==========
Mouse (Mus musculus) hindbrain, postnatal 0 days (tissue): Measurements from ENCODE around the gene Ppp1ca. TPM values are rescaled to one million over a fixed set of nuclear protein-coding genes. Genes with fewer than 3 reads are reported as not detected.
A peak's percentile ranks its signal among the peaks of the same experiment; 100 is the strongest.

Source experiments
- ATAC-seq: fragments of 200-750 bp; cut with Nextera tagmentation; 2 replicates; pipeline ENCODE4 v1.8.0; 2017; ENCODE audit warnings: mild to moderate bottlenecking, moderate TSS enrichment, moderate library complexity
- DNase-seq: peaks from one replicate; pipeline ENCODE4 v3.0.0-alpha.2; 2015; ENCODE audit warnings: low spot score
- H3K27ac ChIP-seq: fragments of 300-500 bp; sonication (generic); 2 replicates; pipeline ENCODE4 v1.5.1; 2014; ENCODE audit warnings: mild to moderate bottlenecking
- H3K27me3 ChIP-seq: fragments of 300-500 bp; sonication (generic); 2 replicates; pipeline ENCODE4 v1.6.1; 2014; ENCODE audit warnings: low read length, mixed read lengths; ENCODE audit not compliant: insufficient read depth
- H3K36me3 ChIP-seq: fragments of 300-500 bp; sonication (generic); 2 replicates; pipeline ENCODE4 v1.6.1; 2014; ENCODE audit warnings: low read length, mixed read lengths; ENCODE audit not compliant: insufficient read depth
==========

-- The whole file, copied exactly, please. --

Mouse (Mus musculus) hindbrain, postnatal 0 days (tissue): Measurements from ENCODE around the gene Ppp1ca. TPM values are rescaled to one million over a fixed set of nuclear protein-coding genes. Genes with fewer than 3 reads are reported as not detected.
A peak's percentile ranks its signal among the peaks of the same experiment; 100 is the strongest.

Source experiments
- ATAC-seq: fragments of 200-750 bp; cut with Nextera tagmentation; 2 replicates; pipeline ENCODE4 v1.8.0; 2017; ENCODE audit warnings: mild to moderate bottlenecking, moderate TSS enrichment, moderate library complexity
- DNase-seq: peaks from one replicate; pipeline ENCODE4 v3.0.0-alpha.2; 2015; ENCODE audit warnings: low spot score
- H3K27ac ChIP-seq: fragments of 300-500 bp; sonication (generic); 2 replicates; pipeline ENCODE4 v1.5.1; 2014; ENCODE audit warnings: mild to moderate bottlenecking
- H3K27me3 ChIP-seq: fragments of 300-500 bp; sonication (generic); 2 replicates; pipeline ENCODE4 v1.6.1; 2014; ENCODE audit warnings: low read length, mixed read lengths; ENCODE audit not compliant: insufficient read depth
- H3K36me3 ChIP-seq: fragments of 300-500 bp; sonication (generic); 2 replicates; pipeline ENCODE4 v1.6.1; 2014; ENCODE audit warnings: low read length, mixed read lengths; ENCODE audit not compliant: insufficient read depth